There’s a consignment store type of place near me that’s closing down for good. I don’t know the reasons and perhaps the chap just wants to retire, put up his feet and read novels, but in any case it prompted me to go inside. I had walked past the shop a few times, but it was always on the way to somewhere, and since I am perpetually five minutes late everywhere (sorry, I am indeed one of those people) I never made it inside. I didn’t even realise it was a consignment shop until I ventured through the door. Right enough, it turned out to be a high end consignment store, in that they were obviously quite choosy and so the merchandise wasn’t cheap. But it was a 50%-off-the-sale-price-tags deal… and that always warrants a closer look.
There were lots of nice things in the shop, but I have a house full of stuff that already makes my husband sigh and shake his head in a blowfish kinda pursed-lipped way, so I only picked up a large red book that I thought interesting… it was a 1949 edition of Childcraft Vol 13: Art and Music. I’m a big children’s book fan, but I’ll leave that for another time. Suffice it to say I’m going through it with pleasure.
I was chatting to the shop owner as I paid for the book, and then I suddenly saw by the exit door… the CHAIR. “Oof” I said, “That’s lovely!”. Isn’t it just? said the owner. It’s a 50s vintage rocker and swiveller from Tacoma. It was patented here actually. And the fabric is original too.”
Of course, the fabric was what had attracted me in the first place (it’s a bugger to take photos of). Mid-green, with gold flecks and a substantial fringe at the base, this was a serious fabric that had/has only a tiny bit of wear. Even that is just where the rocker hit the wall, so I kind of like that – used but loved, judging by the great condition. It’s fairly short and squat and I very much liked the 50s curved ease of the arms.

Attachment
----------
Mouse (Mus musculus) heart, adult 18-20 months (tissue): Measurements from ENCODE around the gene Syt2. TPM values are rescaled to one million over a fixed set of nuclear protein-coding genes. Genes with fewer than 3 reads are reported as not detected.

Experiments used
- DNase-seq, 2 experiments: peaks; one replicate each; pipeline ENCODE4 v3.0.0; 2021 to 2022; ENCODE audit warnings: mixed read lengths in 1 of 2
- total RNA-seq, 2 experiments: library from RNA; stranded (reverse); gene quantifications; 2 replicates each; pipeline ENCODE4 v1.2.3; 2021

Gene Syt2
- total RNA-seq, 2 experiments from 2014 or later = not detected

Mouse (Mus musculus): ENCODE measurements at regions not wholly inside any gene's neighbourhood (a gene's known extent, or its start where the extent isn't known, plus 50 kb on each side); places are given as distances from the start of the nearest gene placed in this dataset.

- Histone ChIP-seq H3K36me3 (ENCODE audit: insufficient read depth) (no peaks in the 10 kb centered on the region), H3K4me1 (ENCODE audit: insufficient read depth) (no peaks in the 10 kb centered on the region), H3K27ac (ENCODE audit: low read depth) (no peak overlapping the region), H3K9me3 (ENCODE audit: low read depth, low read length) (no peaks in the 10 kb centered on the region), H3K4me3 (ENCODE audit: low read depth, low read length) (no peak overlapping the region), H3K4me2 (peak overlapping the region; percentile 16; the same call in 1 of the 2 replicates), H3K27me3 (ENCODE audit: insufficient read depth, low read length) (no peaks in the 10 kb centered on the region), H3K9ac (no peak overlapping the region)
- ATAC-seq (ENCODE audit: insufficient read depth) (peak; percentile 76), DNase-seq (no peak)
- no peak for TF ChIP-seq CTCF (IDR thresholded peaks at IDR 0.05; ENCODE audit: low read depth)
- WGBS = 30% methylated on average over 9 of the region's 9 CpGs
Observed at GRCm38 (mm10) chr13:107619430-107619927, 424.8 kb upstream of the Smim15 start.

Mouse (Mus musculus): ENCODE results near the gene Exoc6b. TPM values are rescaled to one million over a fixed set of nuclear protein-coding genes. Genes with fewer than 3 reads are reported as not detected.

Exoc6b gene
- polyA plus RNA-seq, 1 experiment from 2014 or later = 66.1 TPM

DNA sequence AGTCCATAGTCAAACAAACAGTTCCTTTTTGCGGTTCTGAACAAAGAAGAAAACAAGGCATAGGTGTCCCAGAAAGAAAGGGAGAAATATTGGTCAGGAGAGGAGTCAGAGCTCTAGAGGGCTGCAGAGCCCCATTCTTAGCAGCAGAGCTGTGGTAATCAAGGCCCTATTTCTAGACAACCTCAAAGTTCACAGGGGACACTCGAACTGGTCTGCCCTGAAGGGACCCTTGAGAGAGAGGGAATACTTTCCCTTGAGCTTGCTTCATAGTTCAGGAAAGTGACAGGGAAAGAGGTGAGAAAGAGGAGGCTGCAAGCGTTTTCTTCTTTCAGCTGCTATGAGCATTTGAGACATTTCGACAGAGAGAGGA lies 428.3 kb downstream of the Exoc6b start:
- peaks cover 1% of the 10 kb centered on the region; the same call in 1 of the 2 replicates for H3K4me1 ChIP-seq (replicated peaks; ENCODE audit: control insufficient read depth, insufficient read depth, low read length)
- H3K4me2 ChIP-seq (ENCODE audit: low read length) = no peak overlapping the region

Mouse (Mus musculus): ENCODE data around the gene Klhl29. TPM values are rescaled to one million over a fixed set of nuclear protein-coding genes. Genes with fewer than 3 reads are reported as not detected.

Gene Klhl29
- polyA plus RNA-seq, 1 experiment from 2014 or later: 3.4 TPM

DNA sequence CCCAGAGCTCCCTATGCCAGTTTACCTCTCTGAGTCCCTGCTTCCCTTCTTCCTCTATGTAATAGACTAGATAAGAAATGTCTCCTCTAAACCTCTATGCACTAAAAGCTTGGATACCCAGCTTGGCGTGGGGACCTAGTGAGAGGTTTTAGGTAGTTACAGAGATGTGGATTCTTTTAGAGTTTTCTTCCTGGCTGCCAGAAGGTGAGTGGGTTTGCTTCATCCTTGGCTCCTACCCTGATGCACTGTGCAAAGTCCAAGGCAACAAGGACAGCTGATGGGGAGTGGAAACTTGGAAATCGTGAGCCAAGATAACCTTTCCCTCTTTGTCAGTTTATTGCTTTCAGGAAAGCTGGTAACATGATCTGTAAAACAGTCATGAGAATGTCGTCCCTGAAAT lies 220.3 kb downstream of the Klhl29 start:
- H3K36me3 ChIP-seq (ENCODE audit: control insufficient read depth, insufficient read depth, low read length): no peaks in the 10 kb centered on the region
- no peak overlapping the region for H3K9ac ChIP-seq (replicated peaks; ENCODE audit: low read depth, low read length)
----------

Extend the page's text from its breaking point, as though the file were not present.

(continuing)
I really, really don’t need another chair in my place, but it was… $225 down from $299… and then the 50%! Yep, for $112 this little piece of local history could be mine. When you convert it to pounds (which I inevitably do when trying to justify a purchase) it sounds even less. Only 76 of our British pounds for a local relic!! What’s a girl to do?
I bought it.
It’s currently sitting in my son’s nursery as it doesn’t fit properly in our living room. We’re renting right now though, so I know the perfect spot is in my future!
I did a little digging and I must admit I couldn’t find too much about the company online (it might have been taken over by a larger company but I couldn’t find anything official), but I did find the patent that the shop owner was referring to. The chair was made by George W. Slyter Sons Inc. of Tacoma. From what I understand it was the addition of the swivel function to the rocker that was the patented part, but hey, I’m no patent or furniture expert.
There was also this picture of the Slyter factory from 1955, which shows large bolts of upholstery materials in the back right of the picture. These were cut on the long table to their left and then sewn on the sewing machines in the foreground of the picture. They look pretty old-school to me (treadles I think?), but perhaps that was the norm still in the 50s.
I also found one other piece of info. I found a 1927 picture of some display rooms from the “Washington Parlor Furniture Company” of Tacoma, which reportedly went out of business in 1933 during the Depression and was owned by none other than… George Slyter. I can’t swear it’s the same guy, but chances are they’re at least related. Seemingly, the company was “known for its overstuffed furniture”, which doesn’t sounds too complimentary. As of 1927, Tacoma was apparently the second largest location in the US for furniture making, which makes sense with all the wood that was easily accessible, I guess.
Last but not least, is a 1927 picture of the employees of the furniture company congregated outside their building. I like it a lot, especially the guy halfway up the telegraph pole. It must have been really quite exciting to get your picture taken back then and I love the chaps lying around all casual-like in the foreground. They seem to be laughing at themselves a little, so maybe they were being a bit cheeky, heh heh.
Anyway, it was an interesting little diversion, started by a nice piece of upholstery fabric. I hope you found it mildly interesting too. Bye for now!